If you or someone you know is experiencing suicidal thoughts, call the National Suicide Prevention Hotline — 1-800-273-8255


Cover Image Credit: BengaliClicker

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The Selflessness Of Self-Care

It is OK to nurture yourself before nurturing others.

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Do you find yourself prioritizing taking care of others before taking care of yourself? I do.

Let me introduce myself. My name is Saiarchana, and I am a nurturer. Nurturing people is something that has almost become second-nature to me because I am so accustomed to doing it. I love uplifting others and being there to give them support when they are in need. I love giving support to others so much that I am even majoring in Psychology. Nurturing is something that is incredibly important to me. I nurture others because I don't want anyone to feel alone or unsupported.

But, sometimes I forget to nurture myself.

I used to believe that taking care of others involved sacrifice. This kind of sacrifice was my own energy and self-care. I lived under the belief that by pulling away and taking care of myself, I would be labeled as selfish. So, I kept on nurturing others around me.

Until I broke down.

I was giving so much support and care to others, that I had forgotten about me. I am also a very important person in my life. My relationship with myself is incredibly important, and I had forgotten that. I was so focused on pouring love and care to others, that I had forgotten to water myself with those same sustaining forces. I was getting drained and worn out from nurturing and giving love to so many people around me because I was neglecting myself.

When I realized what was happening, I finally understood: Love is not starvation. I do not need to starve myself in order to feed others. I do not need to neglect my self-care in order to care for and give love to the people around me. Nurturing others does not equate to neglecting myself. Because, once I neglect myself, I end up not being able to show up fully for the people in my life.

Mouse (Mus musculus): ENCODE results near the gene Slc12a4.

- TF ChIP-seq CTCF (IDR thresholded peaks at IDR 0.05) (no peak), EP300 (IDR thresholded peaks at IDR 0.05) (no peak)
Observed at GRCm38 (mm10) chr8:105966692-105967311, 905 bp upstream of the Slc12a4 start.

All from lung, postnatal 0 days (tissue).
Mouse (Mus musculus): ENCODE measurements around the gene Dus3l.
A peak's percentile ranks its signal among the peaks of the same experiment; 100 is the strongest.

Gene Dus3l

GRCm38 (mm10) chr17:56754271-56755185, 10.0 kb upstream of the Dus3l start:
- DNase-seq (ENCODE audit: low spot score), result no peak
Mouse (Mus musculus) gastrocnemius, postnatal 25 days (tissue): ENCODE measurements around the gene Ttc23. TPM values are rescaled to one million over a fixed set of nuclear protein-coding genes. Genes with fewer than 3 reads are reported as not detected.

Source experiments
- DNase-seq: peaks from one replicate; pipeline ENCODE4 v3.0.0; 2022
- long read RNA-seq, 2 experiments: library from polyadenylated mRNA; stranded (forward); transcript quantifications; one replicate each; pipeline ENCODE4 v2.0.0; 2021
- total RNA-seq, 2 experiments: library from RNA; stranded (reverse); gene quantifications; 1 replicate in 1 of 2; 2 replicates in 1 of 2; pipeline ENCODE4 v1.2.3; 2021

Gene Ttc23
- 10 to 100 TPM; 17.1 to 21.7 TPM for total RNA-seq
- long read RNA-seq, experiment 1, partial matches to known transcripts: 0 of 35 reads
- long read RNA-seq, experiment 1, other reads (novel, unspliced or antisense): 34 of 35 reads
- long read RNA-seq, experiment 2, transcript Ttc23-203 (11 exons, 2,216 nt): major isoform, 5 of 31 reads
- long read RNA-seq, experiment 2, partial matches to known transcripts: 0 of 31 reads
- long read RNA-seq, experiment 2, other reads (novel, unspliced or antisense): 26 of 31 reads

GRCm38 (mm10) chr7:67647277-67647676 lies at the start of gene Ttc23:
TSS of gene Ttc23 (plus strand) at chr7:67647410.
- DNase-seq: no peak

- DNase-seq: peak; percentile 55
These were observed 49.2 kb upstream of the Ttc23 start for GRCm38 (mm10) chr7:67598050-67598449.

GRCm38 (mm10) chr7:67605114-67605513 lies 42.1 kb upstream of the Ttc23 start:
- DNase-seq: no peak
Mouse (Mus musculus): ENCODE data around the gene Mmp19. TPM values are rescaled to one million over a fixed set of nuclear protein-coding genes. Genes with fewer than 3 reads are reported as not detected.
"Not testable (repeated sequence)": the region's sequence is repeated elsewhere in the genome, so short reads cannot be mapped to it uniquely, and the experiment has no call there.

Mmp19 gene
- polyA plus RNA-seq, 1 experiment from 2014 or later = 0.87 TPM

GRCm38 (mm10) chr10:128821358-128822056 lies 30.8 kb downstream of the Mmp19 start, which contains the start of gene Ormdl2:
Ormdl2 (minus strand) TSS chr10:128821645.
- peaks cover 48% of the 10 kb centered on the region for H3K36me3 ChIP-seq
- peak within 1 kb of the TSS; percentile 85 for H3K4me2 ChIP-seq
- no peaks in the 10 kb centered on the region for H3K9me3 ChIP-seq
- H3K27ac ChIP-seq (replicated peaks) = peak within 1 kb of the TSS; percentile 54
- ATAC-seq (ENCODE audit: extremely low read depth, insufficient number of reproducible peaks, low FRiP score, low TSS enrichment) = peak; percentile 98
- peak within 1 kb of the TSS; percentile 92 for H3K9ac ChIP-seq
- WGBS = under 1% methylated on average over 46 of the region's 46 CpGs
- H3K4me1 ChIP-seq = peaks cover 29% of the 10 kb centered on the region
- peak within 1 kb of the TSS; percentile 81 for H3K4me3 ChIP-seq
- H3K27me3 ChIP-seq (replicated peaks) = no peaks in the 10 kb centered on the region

I read a quote by an influencer named Allie Michelle. Michelle said:

"Taking care of yourself is selfless. An empty well cannot give water to a village."

When I read this, it was as if my eyes developed clearer vision. I recognized that I believed that self-care was selfish when actually it is one of the most selfless things I can ever do for this world. When I am able to take care of myself, I am at a healthier and stable position to give care to others. When I give from a place of lack, I end up lacking more. Giving my energy to others when I am in desperate need of recharging my own energy will end up making me feel emptier. It is like the good analogy from Michelle's quote. I cannot give from an empty source. When I forget to give love and care to myself, I reach a point where there is nothing left to give to others, because I haven't maintained a solid foundation for myself.

Giving care to others should be a fulfilling experience, not a draining one. In order for it to be a fulfilling experience, I need to make sure I am not giving from a place of emptiness. I need to nurture myself because doing so will give me a stable foundation. So, I finally understand the key to nurturing others: making sure I am nurturing myself first.

So, what now?

I am going to continue giving love and care to others. But this time, I am going to make sure I am nurturing myself too.

I hope you nurture yourself too. You are worthy of the love and care you give to others.